The Library of Michigan today announced that staff member Carole C. Callard has received the 2004/05 Distinguished Service Award from the Library and Information Science Program (LISP) at Wayne State University. The award was presented on June 4 during the LISP "Spring Fling," an annual alumni reunion and recognition reception, at Cranbrook Institute of Arts in Birmingham.
The prestigious Professional Service Award acknowledges Wayne State alumni and other individuals who have made significant and sustained contributions to the Michigan library community during their careers. Recipients are selected by a committee comprised of faculty, staff, and students.
"Carole Callard has made significant and sustained contributions to the Michigan library community during her career. She has been a leader in state, regional and national professional associations," said Joseph J. Mika, director of Wayne State's Library and Information Science Program. "We are very pleased to add to that career by providing her with this award from LISP at WSU."
Callard, genealogy specialist at the Library of Michigan and Abrams Foundation genealogy chair, serves as an adjunct professor at Wayne State and teaches a genealogy class she designed for the Library and Information Science Program.
"This award means so much because Dean Mika took a risk in offering genealogy as part of the program," said Callard. "Genealogy is very popular, and many library school graduates will find themselves in charge of the genealogy, archives or local history program. Hopefully my class prepares them for this role."
Describing her career as "really unbelievable," Callard has held library positions in Ann Arbor, West Virginia, Pittsburgh, New York, Indiana, Washington, D.C., and Ethiopia. "I have loved being a librarian, and it is never boring – it keeps you current in all subject areas and new technology," she said.
Callard also said she is an advocate for making library funding a priority, even in difficult economic times, because libraries are such valuable assets to their communities. "Libraries play a vital role in meeting the cultural and information needs of citizens, and I'm proud to be able to contribute to that cause," she added.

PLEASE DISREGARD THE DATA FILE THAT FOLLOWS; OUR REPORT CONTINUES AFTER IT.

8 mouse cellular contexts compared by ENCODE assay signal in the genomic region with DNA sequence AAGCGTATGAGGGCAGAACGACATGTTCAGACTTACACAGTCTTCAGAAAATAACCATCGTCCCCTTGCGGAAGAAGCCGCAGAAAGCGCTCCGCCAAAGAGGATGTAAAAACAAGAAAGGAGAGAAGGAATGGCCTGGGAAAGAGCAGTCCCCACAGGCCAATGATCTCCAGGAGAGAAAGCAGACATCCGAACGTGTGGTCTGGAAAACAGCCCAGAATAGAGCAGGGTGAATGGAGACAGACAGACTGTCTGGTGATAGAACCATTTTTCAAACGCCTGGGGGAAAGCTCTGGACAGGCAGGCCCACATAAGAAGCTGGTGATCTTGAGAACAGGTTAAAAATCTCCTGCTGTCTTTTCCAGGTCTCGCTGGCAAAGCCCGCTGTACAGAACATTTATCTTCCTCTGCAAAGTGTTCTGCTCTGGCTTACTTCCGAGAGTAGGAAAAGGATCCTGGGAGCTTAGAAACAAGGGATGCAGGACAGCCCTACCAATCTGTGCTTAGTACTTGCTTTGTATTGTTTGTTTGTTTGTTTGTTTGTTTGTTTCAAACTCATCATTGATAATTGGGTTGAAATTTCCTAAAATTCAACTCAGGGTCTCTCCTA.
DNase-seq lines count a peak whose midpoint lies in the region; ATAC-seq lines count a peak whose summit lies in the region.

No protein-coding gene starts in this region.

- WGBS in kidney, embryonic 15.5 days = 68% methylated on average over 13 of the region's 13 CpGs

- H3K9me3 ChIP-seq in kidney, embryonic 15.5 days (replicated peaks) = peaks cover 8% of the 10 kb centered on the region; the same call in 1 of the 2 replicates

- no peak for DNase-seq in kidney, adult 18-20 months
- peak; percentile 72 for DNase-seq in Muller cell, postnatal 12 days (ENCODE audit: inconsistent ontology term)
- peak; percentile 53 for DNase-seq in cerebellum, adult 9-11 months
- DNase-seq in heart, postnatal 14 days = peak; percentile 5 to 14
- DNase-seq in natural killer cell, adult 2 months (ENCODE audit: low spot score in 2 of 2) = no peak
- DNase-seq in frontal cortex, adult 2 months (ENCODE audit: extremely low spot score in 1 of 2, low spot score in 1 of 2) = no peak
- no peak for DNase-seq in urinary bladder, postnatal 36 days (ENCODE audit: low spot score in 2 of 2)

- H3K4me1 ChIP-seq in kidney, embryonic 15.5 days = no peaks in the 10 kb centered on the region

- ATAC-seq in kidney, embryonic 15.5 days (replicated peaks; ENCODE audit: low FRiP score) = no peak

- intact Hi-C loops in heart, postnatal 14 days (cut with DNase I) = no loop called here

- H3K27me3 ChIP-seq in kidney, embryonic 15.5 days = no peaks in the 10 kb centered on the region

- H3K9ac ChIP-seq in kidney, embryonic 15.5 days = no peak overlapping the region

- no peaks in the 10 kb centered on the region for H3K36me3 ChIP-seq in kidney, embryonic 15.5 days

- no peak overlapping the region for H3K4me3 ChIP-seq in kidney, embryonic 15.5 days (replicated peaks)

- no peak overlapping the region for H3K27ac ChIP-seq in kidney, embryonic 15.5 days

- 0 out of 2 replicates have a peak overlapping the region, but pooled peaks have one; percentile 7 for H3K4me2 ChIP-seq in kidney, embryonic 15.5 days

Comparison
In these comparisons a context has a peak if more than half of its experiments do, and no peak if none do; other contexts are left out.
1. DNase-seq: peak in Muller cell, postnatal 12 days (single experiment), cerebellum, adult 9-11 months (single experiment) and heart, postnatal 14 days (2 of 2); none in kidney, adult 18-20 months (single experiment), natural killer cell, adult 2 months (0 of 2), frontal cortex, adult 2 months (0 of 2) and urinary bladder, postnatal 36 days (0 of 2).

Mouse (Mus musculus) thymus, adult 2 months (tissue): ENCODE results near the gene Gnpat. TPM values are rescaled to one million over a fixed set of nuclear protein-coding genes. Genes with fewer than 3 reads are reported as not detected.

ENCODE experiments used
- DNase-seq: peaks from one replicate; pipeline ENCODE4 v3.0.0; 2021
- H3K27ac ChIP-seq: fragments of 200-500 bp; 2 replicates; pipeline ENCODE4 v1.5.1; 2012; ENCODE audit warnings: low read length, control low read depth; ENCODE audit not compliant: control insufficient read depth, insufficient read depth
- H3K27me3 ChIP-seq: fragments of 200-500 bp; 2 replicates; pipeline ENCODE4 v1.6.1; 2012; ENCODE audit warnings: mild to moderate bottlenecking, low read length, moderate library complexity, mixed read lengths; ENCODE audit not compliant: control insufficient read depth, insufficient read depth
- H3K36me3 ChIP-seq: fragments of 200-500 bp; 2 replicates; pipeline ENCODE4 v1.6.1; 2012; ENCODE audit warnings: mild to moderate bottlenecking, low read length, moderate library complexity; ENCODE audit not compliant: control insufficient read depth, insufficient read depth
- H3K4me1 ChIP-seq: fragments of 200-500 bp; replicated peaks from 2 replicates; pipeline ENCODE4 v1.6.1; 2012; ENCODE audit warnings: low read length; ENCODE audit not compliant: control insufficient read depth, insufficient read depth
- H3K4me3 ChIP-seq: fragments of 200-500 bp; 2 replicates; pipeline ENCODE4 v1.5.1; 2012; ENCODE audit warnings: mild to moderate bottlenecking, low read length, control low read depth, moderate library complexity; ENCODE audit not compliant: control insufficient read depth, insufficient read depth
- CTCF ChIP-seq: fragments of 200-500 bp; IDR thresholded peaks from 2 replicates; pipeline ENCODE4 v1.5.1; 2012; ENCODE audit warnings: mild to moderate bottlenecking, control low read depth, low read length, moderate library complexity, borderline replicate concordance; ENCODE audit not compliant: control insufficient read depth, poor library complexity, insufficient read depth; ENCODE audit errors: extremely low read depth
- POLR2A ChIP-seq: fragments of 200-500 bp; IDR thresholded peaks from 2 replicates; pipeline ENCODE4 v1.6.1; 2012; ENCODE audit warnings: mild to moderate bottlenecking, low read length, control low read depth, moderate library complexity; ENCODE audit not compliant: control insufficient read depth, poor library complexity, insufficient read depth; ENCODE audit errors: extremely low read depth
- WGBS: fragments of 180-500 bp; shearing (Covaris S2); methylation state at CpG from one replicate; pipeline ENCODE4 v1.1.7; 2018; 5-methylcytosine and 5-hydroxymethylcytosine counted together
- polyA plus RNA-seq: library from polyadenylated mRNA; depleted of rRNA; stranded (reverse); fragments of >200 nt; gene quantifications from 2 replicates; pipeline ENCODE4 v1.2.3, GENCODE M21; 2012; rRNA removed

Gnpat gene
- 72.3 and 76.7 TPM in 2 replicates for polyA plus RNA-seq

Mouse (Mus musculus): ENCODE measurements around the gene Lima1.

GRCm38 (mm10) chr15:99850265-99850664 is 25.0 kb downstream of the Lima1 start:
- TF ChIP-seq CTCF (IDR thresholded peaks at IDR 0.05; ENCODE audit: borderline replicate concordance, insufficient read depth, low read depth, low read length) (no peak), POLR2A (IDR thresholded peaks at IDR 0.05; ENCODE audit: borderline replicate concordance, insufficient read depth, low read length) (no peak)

Recipient of the National Genealogical Society's 2003 P. William Filby Prize for Genealogical Librarianship, Callard was the first librarian to hold an endowed chair of genealogy at the Library of Michigan.
The Library of Michigan maintains one of the 10 largest genealogical collections in the country, with more than 100,000 books, microforms and electronic resources providing a wide array of materials to those searching for their ancestry.
For those interested in learning more about researching their family history and the genealogy resources available at the Library of Michigan, the library will host a free genealogy seminar on Saturday, July 23, from 1 to 4:30 p.m. Seating is limited, so registration is recommended. For more information about the seminar, please contact the Library of Michigan by e-mail at firstname.lastname@example.org, by phone at (517) 373-1300 or on the Web at www.michigan.gov/libraryofmichigan.
The Library of Michigan is located inside the Michigan Library and Historical Center at 702 W. Kalamazoo St. in downtown Lansing. Weekend parking is free.
The Library of Michigan is part of the Department of History, Arts and Libraries (HAL). Dedicated to enriching the quality of life for Michigan residents and strengthening the economy by providing access to information, preserving and promoting Michigan's heritage and fostering cultural creativity, the department also includes the Michigan Historical Center, the Mackinac Island State Park Commission, the Michigan Council for Arts and Cultural Affairs and the Michigan Film Office. For more information, visit www.michigan.gov/hal.